Texas abortion ruling nears, but blue states aren't waiting to protect pill access
A federal judge in Texas soon could make one of the two pills used in medication abortions harder to come by, even in blue states that support abortion rights.
Officials and advocates in those states aren’t waiting for the judge to rule. They’re trying to ensure continued access to the drugs that a growing number of Americans are using to end their pregnancies at home.
This week, California Democratic Gov. Gavin Newsom declared that his state’s government would stop doing business with Walgreens because the pharmacy chain decided earlier this month that it won’t sell mifepristone in states where Republicans have threatened legal action, even in those states where abortion remains legal.
And in February, Washington state Attorney General Bob Ferguson and Oregon Attorney General Ellen Rosenblum, both Democrats, filed a complaint in a U.S. district court against the U.S. Food and Drug Administration for what they argue is its excessive regulation of mifepristone. The case was joined by attorneys general in 10 other abortion rights states — Arizona, Colorado, Connecticut, Delaware, Illinois, Michigan, Nevada, New Mexico, Rhode Island and Vermont.
Abortion rights advocates also are trying to inform the public that the Texas judge’s ruling will not make using the pills illegal.
Even if U.S. District Court Judge Matthew Kacsmaryk, who was appointed by former President Donald Trump and is known for his conservative views, orders the FDA to revoke its approval of mifepristone, legal experts say the abortion medication will not disappear from pharmacy shelves overnight, and possession and use of the pills will remain legal.
“The judge wasn’t asked to ban mifepristone, and he wasn’t asked to take it off the market,” said David Cohen, professor of law at Drexel University in Philadelphia and co-author of a legal analysis that outlines the limits of the Texas judge’s authority.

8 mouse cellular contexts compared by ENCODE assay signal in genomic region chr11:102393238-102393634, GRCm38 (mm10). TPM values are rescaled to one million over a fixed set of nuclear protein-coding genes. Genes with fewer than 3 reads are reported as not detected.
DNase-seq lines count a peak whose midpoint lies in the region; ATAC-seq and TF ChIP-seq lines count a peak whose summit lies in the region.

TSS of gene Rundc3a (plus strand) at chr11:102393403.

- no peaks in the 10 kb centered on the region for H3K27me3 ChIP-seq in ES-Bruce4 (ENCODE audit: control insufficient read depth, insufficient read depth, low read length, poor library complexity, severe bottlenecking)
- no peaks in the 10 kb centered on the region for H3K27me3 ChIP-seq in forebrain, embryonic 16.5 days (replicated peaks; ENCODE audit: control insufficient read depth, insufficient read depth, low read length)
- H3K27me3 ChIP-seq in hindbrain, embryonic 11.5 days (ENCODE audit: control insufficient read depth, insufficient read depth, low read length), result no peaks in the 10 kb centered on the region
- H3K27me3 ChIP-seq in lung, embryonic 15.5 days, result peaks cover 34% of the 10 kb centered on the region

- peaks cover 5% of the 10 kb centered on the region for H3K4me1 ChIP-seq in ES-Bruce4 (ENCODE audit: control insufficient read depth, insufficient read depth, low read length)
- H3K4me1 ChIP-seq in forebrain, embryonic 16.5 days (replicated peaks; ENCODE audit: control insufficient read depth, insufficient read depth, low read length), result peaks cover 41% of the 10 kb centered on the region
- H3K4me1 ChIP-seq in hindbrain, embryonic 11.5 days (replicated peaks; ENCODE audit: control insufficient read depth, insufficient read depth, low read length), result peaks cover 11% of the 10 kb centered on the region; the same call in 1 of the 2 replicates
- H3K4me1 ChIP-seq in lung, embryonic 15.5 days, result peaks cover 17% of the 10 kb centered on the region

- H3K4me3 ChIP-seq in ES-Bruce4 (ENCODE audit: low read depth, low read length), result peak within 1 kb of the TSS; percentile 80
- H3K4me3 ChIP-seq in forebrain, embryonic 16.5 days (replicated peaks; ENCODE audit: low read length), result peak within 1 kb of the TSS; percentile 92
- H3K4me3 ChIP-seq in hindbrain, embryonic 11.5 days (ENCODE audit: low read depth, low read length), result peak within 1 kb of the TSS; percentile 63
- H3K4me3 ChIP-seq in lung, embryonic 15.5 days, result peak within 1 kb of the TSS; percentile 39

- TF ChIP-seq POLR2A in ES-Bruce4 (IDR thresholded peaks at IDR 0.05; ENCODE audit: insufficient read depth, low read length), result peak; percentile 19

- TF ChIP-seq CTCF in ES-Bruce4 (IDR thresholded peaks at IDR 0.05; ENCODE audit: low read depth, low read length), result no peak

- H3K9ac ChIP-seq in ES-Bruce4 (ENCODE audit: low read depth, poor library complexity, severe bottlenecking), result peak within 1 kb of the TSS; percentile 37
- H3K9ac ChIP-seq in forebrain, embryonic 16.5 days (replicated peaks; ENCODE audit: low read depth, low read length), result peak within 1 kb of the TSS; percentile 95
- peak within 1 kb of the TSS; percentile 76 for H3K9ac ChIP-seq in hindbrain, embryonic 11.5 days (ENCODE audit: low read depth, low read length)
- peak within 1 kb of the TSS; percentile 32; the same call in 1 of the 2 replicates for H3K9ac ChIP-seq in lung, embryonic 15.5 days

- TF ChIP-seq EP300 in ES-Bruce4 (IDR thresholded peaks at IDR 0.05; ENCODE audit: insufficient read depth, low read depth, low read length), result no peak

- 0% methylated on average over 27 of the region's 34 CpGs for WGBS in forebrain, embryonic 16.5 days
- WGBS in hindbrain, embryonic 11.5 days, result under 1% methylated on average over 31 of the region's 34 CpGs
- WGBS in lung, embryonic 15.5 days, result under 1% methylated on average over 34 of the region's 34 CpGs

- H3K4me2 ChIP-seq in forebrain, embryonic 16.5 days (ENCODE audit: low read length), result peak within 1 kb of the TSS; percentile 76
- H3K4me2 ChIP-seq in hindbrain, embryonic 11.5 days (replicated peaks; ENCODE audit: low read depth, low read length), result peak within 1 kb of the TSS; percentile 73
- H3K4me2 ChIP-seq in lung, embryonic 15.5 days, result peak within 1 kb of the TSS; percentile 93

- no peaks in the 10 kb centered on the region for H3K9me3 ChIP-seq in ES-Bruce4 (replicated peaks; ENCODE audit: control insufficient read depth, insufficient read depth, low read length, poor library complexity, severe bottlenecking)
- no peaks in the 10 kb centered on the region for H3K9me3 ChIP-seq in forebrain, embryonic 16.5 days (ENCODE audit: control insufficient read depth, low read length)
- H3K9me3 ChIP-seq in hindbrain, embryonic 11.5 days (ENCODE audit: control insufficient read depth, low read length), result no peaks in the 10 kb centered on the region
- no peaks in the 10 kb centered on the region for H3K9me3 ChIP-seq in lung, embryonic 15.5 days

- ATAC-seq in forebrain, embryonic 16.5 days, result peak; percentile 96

The lawsuit seeks a preliminary injunction compelling the FDA to withdraw or suspend its 2000 approval of the drug, as well as its 2016 ruling extending the gestation period in which the drug can safely be used from seven to 10 weeks, and its 2021 ruling allowing the medication to be prescribed without an in-person doctor’s visit.
The FDA has discretion granted by Congress to undertake a public process for suspending or withdrawing approval of a drug. That could take months or years, Cohen said. In the meantime, the Biden administration likely would appeal any decision against the FDA.
And even if the FDA were eventually to remove its 2000 approval of mifepristone, it could use its enforcement discretion to allow manufacturers to keep producing the in-demand drug, as it did last year with infant formula, Cohen pointed out.
In addition, the FDA and Danco Laboratories, one of two makers of mifepristone, are the only parties named in the case, which means the Texas judge’s decision will not affect health care providers, patients or the generic maker of mifepristone, Cohen explained.
Still, abortion providers are preparing for a worst-case scenario, developing new protocols for ending an early pregnancy using only the second drug, misoprostol, which is safe and widely used throughout the world to end pregnancies but can involve more side effects.